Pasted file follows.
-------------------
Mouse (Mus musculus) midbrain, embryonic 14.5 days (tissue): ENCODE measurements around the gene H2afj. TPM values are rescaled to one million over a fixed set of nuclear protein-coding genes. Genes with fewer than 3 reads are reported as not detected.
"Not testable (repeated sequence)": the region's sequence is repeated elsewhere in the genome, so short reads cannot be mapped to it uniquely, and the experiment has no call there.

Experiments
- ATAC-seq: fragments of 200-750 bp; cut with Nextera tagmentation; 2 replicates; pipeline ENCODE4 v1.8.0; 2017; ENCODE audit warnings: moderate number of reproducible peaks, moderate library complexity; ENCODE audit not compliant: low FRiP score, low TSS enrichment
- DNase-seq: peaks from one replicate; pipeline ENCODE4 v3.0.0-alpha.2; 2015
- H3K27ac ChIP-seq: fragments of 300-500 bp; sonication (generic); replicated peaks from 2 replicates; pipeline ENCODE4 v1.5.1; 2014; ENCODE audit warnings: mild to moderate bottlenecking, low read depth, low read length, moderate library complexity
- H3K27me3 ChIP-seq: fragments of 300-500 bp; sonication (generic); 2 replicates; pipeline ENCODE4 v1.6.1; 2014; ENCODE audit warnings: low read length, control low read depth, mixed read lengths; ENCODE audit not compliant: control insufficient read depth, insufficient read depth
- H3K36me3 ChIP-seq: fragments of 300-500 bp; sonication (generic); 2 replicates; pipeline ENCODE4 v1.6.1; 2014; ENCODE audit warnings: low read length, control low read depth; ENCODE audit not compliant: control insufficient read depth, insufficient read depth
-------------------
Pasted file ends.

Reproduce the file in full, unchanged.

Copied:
Mouse (Mus musculus) midbrain, embryonic 14.5 days (tissue): ENCODE measurements around the gene H2afj. TPM values are rescaled to one million over a fixed set of nuclear protein-coding genes. Genes with fewer than 3 reads are reported as not detected.
"Not testable (repeated sequence)": the region's sequence is repeated elsewhere in the genome, so short reads cannot be mapped to it uniquely, and the experiment has no call there.

Experiments
- ATAC-seq: fragments of 200-750 bp; cut with Nextera tagmentation; 2 replicates; pipeline ENCODE4 v1.8.0; 2017; ENCODE audit warnings: moderate number of reproducible peaks, moderate library complexity; ENCODE audit not compliant: low FRiP score, low TSS enrichment
- DNase-seq: peaks from one replicate; pipeline ENCODE4 v3.0.0-alpha.2; 2015
- H3K27ac ChIP-seq: fragments of 300-500 bp; sonication (generic); replicated peaks from 2 replicates; pipeline ENCODE4 v1.5.1; 2014; ENCODE audit warnings: mild to moderate bottlenecking, low read depth, low read length, moderate library complexity
- H3K27me3 ChIP-seq: fragments of 300-500 bp; sonication (generic); 2 replicates; pipeline ENCODE4 v1.6.1; 2014; ENCODE audit warnings: low read length, control low read depth, mixed read lengths; ENCODE audit not compliant: control insufficient read depth, insufficient read depth
- H3K36me3 ChIP-seq: fragments of 300-500 bp; sonication (generic); 2 replicates; pipeline ENCODE4 v1.6.1; 2014; ENCODE audit warnings: low read length, control low read depth; ENCODE audit not compliant: control insufficient read depth, insufficient read depth